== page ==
At this point, Levy ignores - deliberately, it appears - the existence of a political and ideological tradition that obliges the military's subordination to the politicians, a tradition that should override even the violation of an equation of supervision. The implication would appear to be, in Levy's view, that if the civilian government significantly downgrades the resources it makes available to the army, the army will react by rising up and cast off the rules of subordination almost physically, in order to restore balance to the equation. Levy does not speak in terms of a military coup; he suggests milder examples of insubordination, such as direct appeals by the officer corps to the people over the heads of the politicians, and possibly also direct intervention in politics. However, because the law of communicating vessels is at work here, it would seem that he does not rule out the possibility of sharper reactions in the event of extreme violations of the equation.

Preference for military solutions

In any event, Levy's great innovation lies in the inclusion of the issue of supervision over militarism in the society - that is, the extent to which Israeli society tends to prefer military solutions in the international arena over political and other solutions - as a factor that explains and balances changes in the civilian echelon's supervision of the military. He finds that supervision over the army underwent a sea change after the Yom Kippur War of 1973. According to Levy, the period from 1973 to 2000 was characterized by an ongoing violation of the republican equation he posits. "The primary cause of the violation," Levy writes, "was the gradual transformation of Israeli society into a market-economy society. This development consolidated the dominance of the secular middle class even without its having to resort to military sacrifices as a mechanism that legitimizes accessibility to privileges." The consequent diminished readiness of the secular middle class to contribute as in the past to the army's maintenance led to the emergence of extra-institutional supervisory elements, such as civil society organizations, which developed oversight mechanisms with regard to the army or to bargain with the army over policy, service conditions and the like.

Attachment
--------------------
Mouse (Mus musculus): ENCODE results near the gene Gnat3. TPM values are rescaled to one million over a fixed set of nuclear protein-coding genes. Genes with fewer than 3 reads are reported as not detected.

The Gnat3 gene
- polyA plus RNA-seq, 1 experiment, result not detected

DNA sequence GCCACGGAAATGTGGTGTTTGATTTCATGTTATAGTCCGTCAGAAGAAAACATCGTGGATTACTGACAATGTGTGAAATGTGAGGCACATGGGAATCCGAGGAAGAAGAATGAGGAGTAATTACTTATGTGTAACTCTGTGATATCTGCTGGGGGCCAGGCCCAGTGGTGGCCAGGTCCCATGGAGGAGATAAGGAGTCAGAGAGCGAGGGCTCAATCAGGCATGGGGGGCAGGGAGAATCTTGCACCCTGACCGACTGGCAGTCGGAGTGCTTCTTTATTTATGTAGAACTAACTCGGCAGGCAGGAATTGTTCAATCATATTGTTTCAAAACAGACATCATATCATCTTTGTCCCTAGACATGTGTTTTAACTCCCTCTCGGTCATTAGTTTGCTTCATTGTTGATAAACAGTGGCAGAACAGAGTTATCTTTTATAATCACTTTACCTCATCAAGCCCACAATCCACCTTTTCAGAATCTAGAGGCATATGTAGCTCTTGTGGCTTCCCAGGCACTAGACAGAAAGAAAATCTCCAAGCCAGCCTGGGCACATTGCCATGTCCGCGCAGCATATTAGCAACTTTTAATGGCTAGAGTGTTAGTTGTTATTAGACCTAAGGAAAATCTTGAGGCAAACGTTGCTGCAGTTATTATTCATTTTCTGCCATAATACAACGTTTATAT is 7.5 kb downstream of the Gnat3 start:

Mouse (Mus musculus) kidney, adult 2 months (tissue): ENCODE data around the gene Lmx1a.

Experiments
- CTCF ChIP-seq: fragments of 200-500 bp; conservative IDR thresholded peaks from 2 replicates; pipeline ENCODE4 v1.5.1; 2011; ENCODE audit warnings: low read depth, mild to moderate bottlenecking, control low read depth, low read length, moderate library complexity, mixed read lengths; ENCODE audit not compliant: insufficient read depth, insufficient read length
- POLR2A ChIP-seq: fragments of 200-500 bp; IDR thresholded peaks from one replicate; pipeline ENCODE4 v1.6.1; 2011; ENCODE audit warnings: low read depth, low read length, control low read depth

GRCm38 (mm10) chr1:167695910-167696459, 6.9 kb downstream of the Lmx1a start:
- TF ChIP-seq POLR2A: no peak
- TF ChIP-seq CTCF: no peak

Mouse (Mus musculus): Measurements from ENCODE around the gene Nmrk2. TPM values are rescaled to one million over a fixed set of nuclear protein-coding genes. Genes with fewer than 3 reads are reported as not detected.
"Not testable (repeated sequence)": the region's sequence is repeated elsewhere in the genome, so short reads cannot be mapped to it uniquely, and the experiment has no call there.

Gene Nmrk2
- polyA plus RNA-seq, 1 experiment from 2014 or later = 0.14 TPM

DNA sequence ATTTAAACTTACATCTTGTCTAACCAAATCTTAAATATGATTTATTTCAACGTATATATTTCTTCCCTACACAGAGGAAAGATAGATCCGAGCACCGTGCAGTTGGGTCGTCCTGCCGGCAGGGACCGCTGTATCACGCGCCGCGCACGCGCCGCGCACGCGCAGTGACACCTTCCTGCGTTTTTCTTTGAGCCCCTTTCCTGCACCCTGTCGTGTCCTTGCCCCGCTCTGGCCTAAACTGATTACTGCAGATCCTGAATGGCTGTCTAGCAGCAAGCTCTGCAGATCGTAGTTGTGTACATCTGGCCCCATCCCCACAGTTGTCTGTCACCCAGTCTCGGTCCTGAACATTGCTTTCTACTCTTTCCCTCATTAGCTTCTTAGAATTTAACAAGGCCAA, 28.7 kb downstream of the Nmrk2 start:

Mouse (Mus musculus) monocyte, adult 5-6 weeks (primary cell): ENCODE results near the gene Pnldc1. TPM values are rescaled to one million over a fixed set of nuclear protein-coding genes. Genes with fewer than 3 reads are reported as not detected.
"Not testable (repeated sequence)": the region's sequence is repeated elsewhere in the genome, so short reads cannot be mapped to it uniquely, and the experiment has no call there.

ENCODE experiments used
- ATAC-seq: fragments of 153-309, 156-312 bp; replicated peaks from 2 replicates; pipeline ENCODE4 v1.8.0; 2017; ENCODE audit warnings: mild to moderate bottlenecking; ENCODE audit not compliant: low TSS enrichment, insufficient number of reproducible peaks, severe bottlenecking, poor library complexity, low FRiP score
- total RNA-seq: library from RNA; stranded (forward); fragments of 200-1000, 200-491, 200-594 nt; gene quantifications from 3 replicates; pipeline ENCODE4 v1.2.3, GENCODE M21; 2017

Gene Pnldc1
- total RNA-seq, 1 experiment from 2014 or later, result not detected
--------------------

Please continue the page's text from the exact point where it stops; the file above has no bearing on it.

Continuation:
In the short term, these developments led to demilitarization, characterized by challenges posed to military thought and the emergence of a civil discourse about war and its price, and also resulted in the first withdrawal from Lebanon and the Oslo process, both of which gave expression to a restraining of the military option by means of a political solution.

However, the decline of the military approach was short-lived. The army reacted to the diminishment of the secular middle class's readiness to make sacrifices by constructing what Levy terms a "new social architecture." In practice, this meant integrating larger numbers of religious and peripheral groups into the army and stepping up the use of technology as a replacement for manpower. These processes, combined with the adoption of a combat doctrine that minimizes the human cost of war in terms of casualties among Israeli soldiers (and, consequently, results in higher civilian casualties on the enemy's side ), restored the threshold of the social readiness for war to the status it had before the transformation that was undergone by the middle class.